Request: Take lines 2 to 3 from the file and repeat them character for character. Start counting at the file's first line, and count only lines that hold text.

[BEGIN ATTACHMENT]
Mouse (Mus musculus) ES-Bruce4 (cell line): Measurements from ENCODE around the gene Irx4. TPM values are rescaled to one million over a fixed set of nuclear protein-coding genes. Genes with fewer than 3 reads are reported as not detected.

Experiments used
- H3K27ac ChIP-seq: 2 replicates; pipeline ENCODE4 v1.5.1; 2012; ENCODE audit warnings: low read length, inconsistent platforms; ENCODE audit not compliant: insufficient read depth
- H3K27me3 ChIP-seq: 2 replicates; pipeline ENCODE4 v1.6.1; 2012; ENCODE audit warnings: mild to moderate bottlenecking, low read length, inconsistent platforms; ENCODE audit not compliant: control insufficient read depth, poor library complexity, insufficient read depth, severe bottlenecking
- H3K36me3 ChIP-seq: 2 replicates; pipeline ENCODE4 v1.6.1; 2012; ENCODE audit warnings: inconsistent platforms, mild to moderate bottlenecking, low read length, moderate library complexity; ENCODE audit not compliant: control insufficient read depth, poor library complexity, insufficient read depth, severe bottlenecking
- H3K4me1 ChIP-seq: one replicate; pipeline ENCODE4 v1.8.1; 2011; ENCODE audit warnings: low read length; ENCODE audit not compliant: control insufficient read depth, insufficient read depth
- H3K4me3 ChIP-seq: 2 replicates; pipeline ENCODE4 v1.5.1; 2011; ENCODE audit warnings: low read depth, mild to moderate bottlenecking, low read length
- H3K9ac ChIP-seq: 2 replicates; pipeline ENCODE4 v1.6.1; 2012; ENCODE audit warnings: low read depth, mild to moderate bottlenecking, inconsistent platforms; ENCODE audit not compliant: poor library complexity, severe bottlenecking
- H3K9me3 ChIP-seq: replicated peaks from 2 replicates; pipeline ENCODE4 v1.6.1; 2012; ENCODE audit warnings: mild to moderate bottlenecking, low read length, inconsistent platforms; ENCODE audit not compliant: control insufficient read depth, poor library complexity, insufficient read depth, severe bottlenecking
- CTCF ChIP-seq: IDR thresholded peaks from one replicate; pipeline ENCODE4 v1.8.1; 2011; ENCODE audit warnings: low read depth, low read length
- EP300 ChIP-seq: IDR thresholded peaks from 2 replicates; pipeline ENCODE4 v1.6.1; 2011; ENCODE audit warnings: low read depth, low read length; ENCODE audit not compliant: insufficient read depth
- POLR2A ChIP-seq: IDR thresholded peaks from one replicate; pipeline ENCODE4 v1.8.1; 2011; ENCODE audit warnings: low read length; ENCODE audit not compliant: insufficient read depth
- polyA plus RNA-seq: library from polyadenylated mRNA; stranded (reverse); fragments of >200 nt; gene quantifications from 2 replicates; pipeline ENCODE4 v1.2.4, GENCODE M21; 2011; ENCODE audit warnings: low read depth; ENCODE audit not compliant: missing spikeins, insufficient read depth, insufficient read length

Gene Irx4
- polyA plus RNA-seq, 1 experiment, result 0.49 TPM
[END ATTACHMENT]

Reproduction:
Experiments used
- H3K27ac ChIP-seq: 2 replicates; pipeline ENCODE4 v1.5.1; 2012; ENCODE audit warnings: low read length, inconsistent platforms; ENCODE audit not compliant: insufficient read depth